Although Belgium had not originally been on my list of destinations in Europe, the allure of an easy train ride and charming cities drew me in. Belgium is a fascinating country split into 3 regions: the Dutch/Flemish side, the French side, and a tiny region of German speakers. With the exception of Brussels that has French and Dutch as their language, I was mainly in Dutch speaking areas (although, Belgian Dutch is much flatter and more subdued than Netherlands Dutch which is almost raucous). Anyways, I hopped on the train to my first destination, Antwerp (a city known for its student population, large port, and diamond industry). As soon as I arrived I was amazed by the intricate and beautiful train station in the city center. I didn’t have long to wait before my first couchsurfing host, Han, picked me up (like most Dutch, I couldn’t pronounce his name correctly, but he appreciated that I made it sound like Han Solo from Star Wars). We walked through the main shopping area and to his small student apartment where we made dinner together before seeing Antwerp by night. We walked through the main square, Antwerp’s tiny Red Light District, along the Schelde River, and stayed up until 4am getting to know each other and learning about each other’s cultures (although he was quite an expert at both the English language and American culture already).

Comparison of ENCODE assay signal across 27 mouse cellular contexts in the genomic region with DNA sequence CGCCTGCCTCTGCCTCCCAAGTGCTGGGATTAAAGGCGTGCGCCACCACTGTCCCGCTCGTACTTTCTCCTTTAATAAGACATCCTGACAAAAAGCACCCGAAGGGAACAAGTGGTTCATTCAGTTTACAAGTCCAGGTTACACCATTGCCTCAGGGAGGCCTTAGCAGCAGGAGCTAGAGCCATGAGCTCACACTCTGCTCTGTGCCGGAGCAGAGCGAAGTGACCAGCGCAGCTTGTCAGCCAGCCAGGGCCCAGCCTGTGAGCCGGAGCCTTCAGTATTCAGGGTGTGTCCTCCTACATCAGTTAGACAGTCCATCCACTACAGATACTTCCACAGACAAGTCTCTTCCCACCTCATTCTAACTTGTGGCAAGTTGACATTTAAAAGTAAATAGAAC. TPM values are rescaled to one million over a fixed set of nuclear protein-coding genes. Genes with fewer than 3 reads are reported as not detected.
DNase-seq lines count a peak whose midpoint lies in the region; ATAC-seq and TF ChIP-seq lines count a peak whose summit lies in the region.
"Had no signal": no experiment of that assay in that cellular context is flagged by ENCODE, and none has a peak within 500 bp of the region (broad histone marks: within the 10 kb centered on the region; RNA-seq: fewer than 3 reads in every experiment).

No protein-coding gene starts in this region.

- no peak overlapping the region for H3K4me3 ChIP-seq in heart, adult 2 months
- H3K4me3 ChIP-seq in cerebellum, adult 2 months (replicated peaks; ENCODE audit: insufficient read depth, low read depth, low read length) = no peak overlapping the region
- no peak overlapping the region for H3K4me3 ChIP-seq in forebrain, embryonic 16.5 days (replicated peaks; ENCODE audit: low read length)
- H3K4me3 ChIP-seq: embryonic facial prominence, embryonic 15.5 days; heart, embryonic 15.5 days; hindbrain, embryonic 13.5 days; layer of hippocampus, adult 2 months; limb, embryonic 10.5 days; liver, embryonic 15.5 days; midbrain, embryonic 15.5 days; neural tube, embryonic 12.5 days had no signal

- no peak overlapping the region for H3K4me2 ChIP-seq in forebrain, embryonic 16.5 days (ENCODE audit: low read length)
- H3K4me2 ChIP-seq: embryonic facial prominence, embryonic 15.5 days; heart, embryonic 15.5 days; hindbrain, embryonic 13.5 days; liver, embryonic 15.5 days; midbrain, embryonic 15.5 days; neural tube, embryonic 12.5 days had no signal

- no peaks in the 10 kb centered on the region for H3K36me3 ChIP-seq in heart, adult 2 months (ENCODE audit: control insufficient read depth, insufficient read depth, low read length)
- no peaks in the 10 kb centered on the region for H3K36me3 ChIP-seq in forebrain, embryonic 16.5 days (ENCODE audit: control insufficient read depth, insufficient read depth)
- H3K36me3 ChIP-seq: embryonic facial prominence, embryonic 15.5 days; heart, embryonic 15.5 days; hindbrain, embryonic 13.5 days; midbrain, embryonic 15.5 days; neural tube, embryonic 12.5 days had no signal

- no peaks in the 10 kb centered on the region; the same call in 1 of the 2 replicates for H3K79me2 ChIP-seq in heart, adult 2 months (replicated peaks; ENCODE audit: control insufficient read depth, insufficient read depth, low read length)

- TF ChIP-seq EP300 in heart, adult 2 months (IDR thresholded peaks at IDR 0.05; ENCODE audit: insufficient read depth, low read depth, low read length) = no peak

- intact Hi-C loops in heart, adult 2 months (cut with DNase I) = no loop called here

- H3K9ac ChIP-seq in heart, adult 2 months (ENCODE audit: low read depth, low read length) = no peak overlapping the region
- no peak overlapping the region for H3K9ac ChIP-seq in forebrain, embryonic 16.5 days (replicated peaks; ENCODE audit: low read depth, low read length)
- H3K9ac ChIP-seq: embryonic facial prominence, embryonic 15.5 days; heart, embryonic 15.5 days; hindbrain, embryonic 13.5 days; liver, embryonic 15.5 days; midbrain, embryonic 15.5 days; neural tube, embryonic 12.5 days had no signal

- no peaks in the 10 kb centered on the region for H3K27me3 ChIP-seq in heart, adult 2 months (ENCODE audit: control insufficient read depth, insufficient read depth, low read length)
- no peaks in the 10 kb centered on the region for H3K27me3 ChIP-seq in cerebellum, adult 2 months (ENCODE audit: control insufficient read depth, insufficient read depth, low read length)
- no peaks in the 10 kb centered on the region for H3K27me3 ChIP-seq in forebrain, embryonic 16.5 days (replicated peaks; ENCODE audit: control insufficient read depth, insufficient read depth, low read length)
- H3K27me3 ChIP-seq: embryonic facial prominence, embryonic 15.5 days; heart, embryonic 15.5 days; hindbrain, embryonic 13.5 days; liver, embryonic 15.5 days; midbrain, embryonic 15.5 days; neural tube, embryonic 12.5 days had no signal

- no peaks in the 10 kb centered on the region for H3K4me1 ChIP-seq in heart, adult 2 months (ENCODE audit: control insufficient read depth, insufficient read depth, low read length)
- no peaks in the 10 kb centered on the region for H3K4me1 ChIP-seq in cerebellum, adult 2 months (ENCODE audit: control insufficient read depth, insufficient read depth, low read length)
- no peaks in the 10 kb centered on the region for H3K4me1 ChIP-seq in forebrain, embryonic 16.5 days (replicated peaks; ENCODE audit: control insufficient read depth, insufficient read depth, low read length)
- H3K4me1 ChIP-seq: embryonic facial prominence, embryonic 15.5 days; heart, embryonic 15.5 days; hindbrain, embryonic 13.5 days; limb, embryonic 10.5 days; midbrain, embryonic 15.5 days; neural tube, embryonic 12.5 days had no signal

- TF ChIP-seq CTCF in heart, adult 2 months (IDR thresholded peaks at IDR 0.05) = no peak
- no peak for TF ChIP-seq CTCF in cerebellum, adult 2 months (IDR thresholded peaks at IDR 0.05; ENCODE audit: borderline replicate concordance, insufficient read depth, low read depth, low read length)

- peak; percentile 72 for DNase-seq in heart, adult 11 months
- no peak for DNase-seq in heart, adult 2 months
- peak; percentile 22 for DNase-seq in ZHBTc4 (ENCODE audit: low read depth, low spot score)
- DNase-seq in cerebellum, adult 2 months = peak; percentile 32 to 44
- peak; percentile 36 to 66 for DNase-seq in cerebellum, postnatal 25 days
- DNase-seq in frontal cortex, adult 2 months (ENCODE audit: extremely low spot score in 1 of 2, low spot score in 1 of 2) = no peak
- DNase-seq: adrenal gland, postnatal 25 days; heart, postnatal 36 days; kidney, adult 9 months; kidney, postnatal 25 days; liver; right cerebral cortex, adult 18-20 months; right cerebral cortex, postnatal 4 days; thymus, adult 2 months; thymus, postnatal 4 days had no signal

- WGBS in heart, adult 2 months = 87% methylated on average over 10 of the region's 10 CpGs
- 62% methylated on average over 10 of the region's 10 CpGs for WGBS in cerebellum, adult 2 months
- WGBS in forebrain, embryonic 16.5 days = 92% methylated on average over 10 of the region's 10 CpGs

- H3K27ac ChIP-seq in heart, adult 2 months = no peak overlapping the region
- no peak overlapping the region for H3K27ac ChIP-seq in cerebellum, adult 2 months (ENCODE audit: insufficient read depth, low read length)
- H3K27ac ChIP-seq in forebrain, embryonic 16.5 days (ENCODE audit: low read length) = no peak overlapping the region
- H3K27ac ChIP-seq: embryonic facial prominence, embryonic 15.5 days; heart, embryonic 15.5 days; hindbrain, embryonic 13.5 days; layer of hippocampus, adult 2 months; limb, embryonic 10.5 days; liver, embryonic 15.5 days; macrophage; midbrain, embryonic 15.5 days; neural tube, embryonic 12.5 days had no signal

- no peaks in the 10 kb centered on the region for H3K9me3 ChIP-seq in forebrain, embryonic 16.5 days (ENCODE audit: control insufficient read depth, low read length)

|Antwerp Central Station|
|Antwerp Friday Market|
|Han and I taking the OLD escalators into the tunnel|
|Schelde River in Antwerp|
|Antwerp City Hall|
The next morning, Han took more time away from writing his thesis to walk through Antwerp’s furniture market/auction, the tunnel going under the Schelde (often used to film Dutch music videos!), get lattes at an excellent hipster coffee place, through his university, and a tiny Chinatown. As soon as we parted ways, I met my second Antwerp host, David. Our first stop was biking to MUHKA, another VERY absurd modern art museum (he promised me that Belgium had better art than this)! Next we biked along the river to the MAS, Antwerp’s new museum with a fantastic view of the city and finally through a lovely park back to his apartment where we made dinner together, shared music (my taste was a little too indie for him), and sampled some awesome Belgian beers. The next morning David prepared a lovely breakfast before I left for Ghent.
|David and I at the MAS|
Just as I was entering my Ghent host’s apartment (Jochen), another couchsurfer was leaving. Jochen took me through Ghent’s medieval streets, around the Count’s Castle, through the big cathedrals, the meat hall, and even passed by a cooking show being filmed. As we toured, Jochen encouraged me to continue enjoying the sunny weather and stop for beers each time I asked him a big question such as “What are Belgian politics like?” (I learned they are VERY complex). Jochen also told me about his trip to Israel which was very interesting since its rare I meet non-Jews that go there and how his pro-Palestinian position (most of Belgium feels this way) was altered through his trip there. Next we met up with his friend Sarah who joined us on our tour and brought us to a delicious vegetarian restaurant. After dinner, we went to see a Dutch band play in someone’s kitchen. Although I couldn’t understand any of the lyrics, listening to the cello, xylophone, and guitarist was lovely. Finally, we explored Ghent by night (all of their buildings are lit up) and tried Jenever (a very tasty drink similar to gin, but with tons of different flavor options—I tried chocolate).